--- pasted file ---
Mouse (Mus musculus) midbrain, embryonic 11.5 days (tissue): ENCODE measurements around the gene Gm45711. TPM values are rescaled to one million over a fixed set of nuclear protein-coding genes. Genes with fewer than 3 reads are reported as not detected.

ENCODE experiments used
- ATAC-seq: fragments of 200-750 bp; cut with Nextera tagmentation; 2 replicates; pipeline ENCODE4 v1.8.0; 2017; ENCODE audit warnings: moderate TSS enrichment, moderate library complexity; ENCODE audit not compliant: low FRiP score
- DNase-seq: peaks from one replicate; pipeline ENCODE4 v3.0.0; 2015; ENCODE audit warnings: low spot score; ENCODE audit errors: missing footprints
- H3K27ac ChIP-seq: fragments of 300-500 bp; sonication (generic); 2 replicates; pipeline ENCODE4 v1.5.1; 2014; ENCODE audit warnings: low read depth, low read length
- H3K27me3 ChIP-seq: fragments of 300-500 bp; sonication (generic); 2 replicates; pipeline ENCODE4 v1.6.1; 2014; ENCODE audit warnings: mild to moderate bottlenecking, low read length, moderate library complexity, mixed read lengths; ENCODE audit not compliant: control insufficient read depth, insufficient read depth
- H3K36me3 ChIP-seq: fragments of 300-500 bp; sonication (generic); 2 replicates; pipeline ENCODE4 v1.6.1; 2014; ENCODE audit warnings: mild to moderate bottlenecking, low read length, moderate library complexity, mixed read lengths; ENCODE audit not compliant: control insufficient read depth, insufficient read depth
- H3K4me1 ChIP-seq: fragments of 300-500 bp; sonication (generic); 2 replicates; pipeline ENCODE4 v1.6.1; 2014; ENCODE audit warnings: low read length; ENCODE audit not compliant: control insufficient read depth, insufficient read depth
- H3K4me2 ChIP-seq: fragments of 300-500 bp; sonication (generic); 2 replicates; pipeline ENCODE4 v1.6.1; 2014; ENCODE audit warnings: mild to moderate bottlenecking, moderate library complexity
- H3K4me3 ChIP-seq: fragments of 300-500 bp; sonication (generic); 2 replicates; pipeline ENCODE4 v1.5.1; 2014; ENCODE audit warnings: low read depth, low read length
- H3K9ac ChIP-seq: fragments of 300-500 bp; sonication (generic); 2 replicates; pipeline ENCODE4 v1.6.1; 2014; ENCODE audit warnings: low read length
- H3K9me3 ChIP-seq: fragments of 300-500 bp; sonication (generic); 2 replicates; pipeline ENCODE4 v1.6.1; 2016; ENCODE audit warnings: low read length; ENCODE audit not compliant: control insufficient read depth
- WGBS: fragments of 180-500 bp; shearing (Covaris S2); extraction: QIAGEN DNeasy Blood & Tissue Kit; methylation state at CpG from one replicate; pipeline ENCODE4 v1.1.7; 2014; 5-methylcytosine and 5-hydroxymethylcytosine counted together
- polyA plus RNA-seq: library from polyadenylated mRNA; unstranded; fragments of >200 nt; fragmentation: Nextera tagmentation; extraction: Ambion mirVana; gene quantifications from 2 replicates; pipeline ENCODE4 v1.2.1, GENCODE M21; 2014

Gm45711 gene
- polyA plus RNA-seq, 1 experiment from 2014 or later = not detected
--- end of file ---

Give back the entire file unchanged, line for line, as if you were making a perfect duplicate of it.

Mouse (Mus musculus) midbrain, embryonic 11.5 days (tissue): ENCODE measurements around the gene Gm45711. TPM values are rescaled to one million over a fixed set of nuclear protein-coding genes. Genes with fewer than 3 reads are reported as not detected.

ENCODE experiments used
- ATAC-seq: fragments of 200-750 bp; cut with Nextera tagmentation; 2 replicates; pipeline ENCODE4 v1.8.0; 2017; ENCODE audit warnings: moderate TSS enrichment, moderate library complexity; ENCODE audit not compliant: low FRiP score
- DNase-seq: peaks from one replicate; pipeline ENCODE4 v3.0.0; 2015; ENCODE audit warnings: low spot score; ENCODE audit errors: missing footprints
- H3K27ac ChIP-seq: fragments of 300-500 bp; sonication (generic); 2 replicates; pipeline ENCODE4 v1.5.1; 2014; ENCODE audit warnings: low read depth, low read length
- H3K27me3 ChIP-seq: fragments of 300-500 bp; sonication (generic); 2 replicates; pipeline ENCODE4 v1.6.1; 2014; ENCODE audit warnings: mild to moderate bottlenecking, low read length, moderate library complexity, mixed read lengths; ENCODE audit not compliant: control insufficient read depth, insufficient read depth
- H3K36me3 ChIP-seq: fragments of 300-500 bp; sonication (generic); 2 replicates; pipeline ENCODE4 v1.6.1; 2014; ENCODE audit warnings: mild to moderate bottlenecking, low read length, moderate library complexity, mixed read lengths; ENCODE audit not compliant: control insufficient read depth, insufficient read depth
- H3K4me1 ChIP-seq: fragments of 300-500 bp; sonication (generic); 2 replicates; pipeline ENCODE4 v1.6.1; 2014; ENCODE audit warnings: low read length; ENCODE audit not compliant: control insufficient read depth, insufficient read depth
- H3K4me2 ChIP-seq: fragments of 300-500 bp; sonication (generic); 2 replicates; pipeline ENCODE4 v1.6.1; 2014; ENCODE audit warnings: mild to moderate bottlenecking, moderate library complexity
- H3K4me3 ChIP-seq: fragments of 300-500 bp; sonication (generic); 2 replicates; pipeline ENCODE4 v1.5.1; 2014; ENCODE audit warnings: low read depth, low read length
- H3K9ac ChIP-seq: fragments of 300-500 bp; sonication (generic); 2 replicates; pipeline ENCODE4 v1.6.1; 2014; ENCODE audit warnings: low read length
- H3K9me3 ChIP-seq: fragments of 300-500 bp; sonication (generic); 2 replicates; pipeline ENCODE4 v1.6.1; 2016; ENCODE audit warnings: low read length; ENCODE audit not compliant: control insufficient read depth
- WGBS: fragments of 180-500 bp; shearing (Covaris S2); extraction: QIAGEN DNeasy Blood & Tissue Kit; methylation state at CpG from one replicate; pipeline ENCODE4 v1.1.7; 2014; 5-methylcytosine and 5-hydroxymethylcytosine counted together
- polyA plus RNA-seq: library from polyadenylated mRNA; unstranded; fragments of >200 nt; fragmentation: Nextera tagmentation; extraction: Ambion mirVana; gene quantifications from 2 replicates; pipeline ENCODE4 v1.2.1, GENCODE M21; 2014

Gm45711 gene
- polyA plus RNA-seq, 1 experiment from 2014 or later = not detected